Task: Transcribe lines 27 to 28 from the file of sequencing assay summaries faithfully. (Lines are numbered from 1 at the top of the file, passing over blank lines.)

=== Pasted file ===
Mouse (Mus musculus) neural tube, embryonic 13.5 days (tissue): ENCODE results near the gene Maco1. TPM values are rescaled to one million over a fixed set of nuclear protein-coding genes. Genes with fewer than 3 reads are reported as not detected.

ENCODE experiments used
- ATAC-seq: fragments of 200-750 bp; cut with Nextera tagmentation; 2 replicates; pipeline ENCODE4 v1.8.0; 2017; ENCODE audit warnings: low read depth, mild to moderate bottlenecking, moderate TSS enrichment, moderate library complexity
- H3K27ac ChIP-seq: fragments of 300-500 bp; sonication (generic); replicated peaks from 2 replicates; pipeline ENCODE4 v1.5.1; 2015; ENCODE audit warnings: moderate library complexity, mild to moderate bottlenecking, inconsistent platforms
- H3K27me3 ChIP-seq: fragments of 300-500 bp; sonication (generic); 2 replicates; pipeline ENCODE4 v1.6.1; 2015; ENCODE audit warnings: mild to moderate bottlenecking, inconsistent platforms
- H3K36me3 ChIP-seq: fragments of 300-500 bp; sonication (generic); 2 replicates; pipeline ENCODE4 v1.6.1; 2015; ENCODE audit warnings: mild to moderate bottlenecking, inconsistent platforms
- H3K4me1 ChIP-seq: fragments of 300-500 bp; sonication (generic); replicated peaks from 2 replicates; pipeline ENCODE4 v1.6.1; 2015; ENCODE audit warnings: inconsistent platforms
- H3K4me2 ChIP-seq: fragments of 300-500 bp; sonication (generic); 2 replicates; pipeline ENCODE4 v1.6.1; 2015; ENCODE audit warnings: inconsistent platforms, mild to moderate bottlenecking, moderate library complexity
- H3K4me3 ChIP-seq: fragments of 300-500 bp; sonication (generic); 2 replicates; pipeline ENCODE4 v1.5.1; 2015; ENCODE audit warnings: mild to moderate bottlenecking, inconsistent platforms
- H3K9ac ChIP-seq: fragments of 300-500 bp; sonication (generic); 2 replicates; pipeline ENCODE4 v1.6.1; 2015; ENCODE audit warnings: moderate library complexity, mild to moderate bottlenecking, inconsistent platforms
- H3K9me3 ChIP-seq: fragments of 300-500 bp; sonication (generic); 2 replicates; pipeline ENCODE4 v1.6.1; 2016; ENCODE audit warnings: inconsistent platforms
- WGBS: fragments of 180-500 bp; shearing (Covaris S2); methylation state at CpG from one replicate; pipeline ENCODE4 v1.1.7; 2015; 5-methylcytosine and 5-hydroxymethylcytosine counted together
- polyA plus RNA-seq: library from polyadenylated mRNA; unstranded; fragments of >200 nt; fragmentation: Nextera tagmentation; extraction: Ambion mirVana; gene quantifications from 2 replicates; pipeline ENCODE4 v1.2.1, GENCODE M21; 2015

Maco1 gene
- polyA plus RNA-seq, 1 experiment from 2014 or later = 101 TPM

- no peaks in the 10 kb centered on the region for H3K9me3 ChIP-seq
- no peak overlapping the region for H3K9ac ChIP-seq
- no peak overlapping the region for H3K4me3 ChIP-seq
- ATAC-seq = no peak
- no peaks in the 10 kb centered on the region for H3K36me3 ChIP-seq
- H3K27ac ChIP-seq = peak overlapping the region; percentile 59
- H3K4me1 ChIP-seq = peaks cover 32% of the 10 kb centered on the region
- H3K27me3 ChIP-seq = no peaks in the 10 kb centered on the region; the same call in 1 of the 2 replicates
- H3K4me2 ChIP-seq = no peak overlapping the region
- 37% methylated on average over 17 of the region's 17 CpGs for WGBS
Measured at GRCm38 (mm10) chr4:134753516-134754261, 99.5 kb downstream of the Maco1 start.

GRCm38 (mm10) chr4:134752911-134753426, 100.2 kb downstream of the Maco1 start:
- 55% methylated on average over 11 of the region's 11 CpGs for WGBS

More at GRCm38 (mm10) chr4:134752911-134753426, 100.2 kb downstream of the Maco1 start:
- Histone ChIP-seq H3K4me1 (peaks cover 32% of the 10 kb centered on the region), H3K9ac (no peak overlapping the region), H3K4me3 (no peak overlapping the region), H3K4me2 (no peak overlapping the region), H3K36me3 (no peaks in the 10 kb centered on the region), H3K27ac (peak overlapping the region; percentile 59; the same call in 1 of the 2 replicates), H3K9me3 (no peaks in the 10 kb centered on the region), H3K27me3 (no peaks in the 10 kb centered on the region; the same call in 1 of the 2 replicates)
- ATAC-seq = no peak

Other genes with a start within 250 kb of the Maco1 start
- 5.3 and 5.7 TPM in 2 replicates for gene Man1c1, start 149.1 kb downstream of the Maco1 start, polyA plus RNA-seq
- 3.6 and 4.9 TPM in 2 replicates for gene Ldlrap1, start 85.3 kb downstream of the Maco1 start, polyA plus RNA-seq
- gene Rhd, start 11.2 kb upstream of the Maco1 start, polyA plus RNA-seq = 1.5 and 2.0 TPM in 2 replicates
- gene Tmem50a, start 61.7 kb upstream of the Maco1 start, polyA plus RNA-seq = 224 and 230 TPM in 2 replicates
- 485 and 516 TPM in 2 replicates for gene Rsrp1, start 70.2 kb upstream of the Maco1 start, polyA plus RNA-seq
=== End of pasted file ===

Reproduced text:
GRCm38 (mm10) chr4:134752911-134753426, 100.2 kb downstream of the Maco1 start:
- 55% methylated on average over 11 of the region's 11 CpGs for WGBS